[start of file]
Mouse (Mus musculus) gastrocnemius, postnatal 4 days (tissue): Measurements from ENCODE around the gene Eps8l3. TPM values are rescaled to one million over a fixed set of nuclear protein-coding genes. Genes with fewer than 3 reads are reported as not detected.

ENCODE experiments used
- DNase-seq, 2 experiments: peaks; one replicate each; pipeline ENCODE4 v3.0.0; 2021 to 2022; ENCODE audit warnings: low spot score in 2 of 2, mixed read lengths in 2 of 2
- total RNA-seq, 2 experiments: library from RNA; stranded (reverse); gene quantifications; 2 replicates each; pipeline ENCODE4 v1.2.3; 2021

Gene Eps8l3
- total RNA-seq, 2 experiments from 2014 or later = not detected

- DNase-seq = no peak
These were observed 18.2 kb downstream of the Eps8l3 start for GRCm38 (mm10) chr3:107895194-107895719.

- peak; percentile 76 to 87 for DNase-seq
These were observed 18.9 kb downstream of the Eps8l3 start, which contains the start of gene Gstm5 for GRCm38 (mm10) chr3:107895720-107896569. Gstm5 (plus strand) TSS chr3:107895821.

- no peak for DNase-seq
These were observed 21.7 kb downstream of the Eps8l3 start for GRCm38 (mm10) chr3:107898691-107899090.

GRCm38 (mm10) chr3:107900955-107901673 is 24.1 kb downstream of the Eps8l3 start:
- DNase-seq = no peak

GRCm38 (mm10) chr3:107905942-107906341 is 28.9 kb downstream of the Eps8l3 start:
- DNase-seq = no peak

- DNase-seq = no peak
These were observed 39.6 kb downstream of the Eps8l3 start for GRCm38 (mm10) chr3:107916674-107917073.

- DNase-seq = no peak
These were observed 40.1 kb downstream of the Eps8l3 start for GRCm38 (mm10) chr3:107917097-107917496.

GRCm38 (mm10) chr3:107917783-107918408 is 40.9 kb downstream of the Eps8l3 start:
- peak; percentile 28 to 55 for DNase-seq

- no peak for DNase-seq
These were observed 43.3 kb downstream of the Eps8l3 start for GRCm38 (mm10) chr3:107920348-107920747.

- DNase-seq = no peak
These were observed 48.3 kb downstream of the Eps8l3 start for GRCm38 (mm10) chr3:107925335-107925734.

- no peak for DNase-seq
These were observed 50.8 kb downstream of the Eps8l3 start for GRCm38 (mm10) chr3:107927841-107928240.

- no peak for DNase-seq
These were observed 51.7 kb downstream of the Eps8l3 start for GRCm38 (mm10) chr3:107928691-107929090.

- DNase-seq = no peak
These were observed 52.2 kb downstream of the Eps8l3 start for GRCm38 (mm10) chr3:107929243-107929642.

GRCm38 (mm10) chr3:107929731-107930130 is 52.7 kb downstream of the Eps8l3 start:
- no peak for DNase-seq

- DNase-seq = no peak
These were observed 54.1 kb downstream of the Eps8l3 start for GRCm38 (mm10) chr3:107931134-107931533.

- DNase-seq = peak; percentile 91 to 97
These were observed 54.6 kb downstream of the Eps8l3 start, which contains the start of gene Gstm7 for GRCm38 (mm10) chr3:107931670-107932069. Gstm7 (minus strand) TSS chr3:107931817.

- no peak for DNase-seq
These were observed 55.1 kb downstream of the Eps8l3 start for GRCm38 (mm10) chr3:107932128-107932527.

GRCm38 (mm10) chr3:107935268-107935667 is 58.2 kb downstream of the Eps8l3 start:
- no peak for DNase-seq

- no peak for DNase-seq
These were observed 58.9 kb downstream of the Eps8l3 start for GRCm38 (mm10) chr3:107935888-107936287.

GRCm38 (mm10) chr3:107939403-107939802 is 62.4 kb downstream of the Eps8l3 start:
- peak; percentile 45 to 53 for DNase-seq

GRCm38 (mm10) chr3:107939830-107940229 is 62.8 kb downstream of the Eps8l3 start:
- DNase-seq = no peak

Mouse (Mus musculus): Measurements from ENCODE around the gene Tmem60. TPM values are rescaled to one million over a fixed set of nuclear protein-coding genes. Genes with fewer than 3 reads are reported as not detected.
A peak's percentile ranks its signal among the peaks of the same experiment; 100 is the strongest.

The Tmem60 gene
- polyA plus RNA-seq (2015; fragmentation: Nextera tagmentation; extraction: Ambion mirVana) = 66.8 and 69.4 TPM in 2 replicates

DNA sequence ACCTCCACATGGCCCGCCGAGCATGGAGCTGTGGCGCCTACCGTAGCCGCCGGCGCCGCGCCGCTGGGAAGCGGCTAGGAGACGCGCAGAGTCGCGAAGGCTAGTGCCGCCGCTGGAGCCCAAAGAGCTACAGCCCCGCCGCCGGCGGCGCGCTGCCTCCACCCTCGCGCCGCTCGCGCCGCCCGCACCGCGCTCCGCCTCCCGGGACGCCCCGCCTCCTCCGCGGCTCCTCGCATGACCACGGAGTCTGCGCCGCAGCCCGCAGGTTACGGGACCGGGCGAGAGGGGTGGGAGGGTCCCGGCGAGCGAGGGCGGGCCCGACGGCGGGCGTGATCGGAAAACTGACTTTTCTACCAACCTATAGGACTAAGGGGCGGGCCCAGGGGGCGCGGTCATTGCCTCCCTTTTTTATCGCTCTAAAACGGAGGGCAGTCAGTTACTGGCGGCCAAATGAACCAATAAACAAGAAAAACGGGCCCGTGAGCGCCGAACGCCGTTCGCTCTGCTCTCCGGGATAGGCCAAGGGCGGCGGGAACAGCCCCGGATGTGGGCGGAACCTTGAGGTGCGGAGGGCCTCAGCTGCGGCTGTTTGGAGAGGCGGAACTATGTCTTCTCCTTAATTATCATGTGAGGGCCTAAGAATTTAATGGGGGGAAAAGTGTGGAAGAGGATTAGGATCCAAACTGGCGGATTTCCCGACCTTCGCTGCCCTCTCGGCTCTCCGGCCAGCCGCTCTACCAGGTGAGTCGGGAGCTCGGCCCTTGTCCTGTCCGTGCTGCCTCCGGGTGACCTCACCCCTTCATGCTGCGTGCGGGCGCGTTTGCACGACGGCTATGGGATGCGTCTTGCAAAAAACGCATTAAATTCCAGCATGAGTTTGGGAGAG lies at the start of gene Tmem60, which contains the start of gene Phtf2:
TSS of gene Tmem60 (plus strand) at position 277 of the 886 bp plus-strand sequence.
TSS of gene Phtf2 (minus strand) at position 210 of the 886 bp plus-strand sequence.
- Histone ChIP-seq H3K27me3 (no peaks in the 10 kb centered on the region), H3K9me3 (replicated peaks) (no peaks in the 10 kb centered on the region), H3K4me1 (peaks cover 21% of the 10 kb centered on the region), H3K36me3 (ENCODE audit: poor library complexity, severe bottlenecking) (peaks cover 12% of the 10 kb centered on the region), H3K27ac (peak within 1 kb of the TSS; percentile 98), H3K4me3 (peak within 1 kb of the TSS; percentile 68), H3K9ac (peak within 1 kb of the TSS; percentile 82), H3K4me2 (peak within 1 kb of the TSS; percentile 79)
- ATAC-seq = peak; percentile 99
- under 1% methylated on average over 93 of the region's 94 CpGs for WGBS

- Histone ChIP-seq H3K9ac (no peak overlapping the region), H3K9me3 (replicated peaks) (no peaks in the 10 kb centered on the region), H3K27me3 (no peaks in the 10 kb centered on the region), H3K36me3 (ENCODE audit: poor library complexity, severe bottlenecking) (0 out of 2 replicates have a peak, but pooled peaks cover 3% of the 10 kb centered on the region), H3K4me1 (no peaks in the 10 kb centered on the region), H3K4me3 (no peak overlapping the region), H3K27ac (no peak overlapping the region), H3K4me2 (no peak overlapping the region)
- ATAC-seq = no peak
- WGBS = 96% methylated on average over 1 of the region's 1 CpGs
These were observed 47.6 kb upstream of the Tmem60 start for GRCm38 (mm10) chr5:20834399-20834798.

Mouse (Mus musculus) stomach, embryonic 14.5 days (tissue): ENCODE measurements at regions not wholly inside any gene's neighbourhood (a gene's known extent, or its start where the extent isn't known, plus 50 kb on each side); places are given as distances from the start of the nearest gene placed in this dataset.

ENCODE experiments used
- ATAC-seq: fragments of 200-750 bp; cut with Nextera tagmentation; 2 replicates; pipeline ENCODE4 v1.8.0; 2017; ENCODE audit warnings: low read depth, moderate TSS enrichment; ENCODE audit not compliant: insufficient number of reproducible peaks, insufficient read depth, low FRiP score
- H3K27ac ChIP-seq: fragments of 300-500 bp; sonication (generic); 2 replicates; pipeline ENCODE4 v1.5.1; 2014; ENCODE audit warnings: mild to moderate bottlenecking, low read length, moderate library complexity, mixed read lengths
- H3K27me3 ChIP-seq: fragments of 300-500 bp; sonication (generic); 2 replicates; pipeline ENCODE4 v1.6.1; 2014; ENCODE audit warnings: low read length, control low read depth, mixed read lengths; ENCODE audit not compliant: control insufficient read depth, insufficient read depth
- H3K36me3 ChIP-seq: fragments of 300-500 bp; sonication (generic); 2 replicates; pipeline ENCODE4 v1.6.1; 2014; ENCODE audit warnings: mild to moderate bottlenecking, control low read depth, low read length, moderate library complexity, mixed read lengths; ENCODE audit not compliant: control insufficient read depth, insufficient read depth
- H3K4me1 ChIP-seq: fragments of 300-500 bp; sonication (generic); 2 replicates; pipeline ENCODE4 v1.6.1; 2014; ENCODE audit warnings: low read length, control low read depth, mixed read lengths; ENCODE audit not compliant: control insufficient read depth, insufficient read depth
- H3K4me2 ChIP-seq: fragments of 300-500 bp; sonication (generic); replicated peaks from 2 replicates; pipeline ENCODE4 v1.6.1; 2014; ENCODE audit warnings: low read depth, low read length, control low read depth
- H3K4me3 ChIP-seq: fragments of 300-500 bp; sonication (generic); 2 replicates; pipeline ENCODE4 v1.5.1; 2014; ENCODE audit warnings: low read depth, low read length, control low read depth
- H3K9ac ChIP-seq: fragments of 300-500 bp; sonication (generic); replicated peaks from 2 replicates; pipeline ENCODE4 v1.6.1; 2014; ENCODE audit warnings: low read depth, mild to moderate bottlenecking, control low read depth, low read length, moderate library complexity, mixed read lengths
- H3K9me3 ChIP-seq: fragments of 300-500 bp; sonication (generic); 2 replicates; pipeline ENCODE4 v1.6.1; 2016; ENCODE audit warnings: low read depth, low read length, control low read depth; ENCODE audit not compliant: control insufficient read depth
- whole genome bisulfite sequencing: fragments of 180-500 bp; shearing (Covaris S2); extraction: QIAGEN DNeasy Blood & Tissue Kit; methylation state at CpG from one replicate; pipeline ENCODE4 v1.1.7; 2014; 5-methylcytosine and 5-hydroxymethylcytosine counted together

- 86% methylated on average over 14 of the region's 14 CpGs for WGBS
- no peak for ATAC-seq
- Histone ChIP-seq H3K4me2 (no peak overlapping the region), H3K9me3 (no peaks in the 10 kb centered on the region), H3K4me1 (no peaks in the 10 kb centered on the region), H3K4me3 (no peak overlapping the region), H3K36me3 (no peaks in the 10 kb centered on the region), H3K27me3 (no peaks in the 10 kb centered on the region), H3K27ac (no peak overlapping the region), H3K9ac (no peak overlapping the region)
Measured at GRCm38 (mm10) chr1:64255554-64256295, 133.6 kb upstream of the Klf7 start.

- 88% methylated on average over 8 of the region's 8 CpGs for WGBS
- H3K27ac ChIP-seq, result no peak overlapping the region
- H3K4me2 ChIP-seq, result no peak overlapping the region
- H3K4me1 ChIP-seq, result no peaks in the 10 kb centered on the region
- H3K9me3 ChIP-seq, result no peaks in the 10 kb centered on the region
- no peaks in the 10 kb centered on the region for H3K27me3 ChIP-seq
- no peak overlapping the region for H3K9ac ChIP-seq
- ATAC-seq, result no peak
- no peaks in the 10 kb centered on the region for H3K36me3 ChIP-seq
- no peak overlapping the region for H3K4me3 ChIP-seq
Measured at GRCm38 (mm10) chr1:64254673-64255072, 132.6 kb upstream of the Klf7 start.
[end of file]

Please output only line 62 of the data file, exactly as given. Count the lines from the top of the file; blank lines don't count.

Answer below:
These were observed 47.6 kb upstream of the Tmem60 start for GRCm38 (mm10) chr5:20834399-20834798.